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Hospital costs to be partially funded through bonds
According to a June 25 report in the Bloomberg News, the provincial government will be financing a portion of the new Comox Valley and Campbell River hospitals through the issuance of what is known in financial circles as “green bonds.”
While an official press release from the provincial government had not been received prior to The Record going to print, it is being reported that up to $230 million in bonds will be issued.
The total estimated cost for the North Island Hospitals Project, according to the capital project plan released in July of 2012, is $600 million.
The bonds are an opportunity for locals to get involved in the building of the new hospital, in an investment format.
Adding to the allure is the “green” tag.
In order to be considered a green structure, certain architectural criteria must be followed in the design of the buildings, in terms of energy efficiency and the general environmental footprint left behind.
Andrew Pape-Salmon of RDH Building Engineering said the energy efficiency is critical.
“The building needs to meet a standard (in order to qualify),” he said.
“Low heat-loss, an air-tight building, but with good heat-recovery ventilation, and a high-efficiency heating system are (basics).”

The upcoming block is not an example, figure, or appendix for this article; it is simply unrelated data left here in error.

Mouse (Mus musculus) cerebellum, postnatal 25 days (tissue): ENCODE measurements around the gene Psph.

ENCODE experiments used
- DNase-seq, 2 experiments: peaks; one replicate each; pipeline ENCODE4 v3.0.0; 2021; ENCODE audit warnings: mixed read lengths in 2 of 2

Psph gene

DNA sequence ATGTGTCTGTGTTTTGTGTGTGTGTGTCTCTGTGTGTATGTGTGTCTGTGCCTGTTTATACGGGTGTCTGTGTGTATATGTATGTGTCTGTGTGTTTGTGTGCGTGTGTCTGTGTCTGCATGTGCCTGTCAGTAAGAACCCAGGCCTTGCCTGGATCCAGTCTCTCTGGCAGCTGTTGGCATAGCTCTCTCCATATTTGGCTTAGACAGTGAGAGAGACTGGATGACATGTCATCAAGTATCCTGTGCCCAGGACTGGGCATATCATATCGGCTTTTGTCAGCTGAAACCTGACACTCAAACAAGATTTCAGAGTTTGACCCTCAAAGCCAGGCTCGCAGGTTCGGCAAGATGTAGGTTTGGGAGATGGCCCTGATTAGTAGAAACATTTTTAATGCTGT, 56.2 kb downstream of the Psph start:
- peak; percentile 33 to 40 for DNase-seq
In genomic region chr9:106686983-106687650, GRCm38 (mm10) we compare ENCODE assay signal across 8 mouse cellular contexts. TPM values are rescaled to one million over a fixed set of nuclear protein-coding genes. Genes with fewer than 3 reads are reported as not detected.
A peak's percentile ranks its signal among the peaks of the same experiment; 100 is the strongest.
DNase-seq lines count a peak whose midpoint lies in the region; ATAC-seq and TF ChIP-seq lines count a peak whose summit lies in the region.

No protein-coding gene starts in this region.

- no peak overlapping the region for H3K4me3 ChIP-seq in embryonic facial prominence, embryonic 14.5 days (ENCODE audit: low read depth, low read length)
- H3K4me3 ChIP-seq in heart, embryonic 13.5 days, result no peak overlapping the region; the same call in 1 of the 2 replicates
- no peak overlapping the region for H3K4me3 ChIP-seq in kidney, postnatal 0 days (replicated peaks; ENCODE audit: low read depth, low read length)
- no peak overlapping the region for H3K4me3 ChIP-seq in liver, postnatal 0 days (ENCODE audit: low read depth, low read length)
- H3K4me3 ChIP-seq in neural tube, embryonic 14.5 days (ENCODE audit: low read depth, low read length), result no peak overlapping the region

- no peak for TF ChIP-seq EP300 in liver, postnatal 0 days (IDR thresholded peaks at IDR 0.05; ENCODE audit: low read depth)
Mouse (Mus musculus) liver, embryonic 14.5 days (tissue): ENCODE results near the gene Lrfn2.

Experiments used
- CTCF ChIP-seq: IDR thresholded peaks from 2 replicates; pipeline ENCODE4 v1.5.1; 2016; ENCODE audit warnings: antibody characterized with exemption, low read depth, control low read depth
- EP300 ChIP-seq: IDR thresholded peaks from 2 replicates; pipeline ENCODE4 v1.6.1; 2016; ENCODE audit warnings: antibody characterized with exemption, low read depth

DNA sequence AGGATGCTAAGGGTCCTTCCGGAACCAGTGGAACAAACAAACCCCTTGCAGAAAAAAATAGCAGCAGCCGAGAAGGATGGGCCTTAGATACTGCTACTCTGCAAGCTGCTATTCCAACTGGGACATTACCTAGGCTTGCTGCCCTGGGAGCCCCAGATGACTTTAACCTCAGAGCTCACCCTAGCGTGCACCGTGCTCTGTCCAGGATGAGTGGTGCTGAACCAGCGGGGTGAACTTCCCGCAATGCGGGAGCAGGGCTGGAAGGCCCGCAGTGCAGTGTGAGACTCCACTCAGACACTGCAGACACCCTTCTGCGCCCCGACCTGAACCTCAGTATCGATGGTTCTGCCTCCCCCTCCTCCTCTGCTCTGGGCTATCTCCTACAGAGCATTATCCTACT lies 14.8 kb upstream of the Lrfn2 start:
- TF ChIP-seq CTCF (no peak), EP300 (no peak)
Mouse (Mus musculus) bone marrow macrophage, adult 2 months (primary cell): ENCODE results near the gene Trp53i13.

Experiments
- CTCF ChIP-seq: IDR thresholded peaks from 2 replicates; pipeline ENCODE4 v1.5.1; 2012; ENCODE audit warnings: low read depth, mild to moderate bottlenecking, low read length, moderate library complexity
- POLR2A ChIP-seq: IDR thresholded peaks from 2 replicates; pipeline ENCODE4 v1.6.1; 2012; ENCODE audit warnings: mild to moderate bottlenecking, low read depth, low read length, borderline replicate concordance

Tony Edwards, an investment advisor at Portfolio Strategies Securities, Inc. in Courtenay, says that the green tag is the key to selling the bonds.
“My opinion is this, at least what I have found, is that many investors are willing to take a little bit of a haircut on returns, in order to support projects of this nature, that have that ‘environmental overlay,’” he said, adding that he thinks the bonds will go over well. “I am hoping I can get a hold of some of these for my clients here in (Courtenay).”
He said the lower return would not be substantial.
“By ‘lower return’ you might be talking… well, in the industry we talk about basis points, which is 0.01 of a percent, so you might be talking 10 or 15 basis points, which is 10 or 15 one-hundredths of one per cent. So not a huge difference, but it allows the financing to be done a little bit cheaper.”
According to Bloomberg, the bonds, which are to mature in 2046, were to be priced out on Thursday. For the Bloomberg report go to bloom.bg/1m5xZV2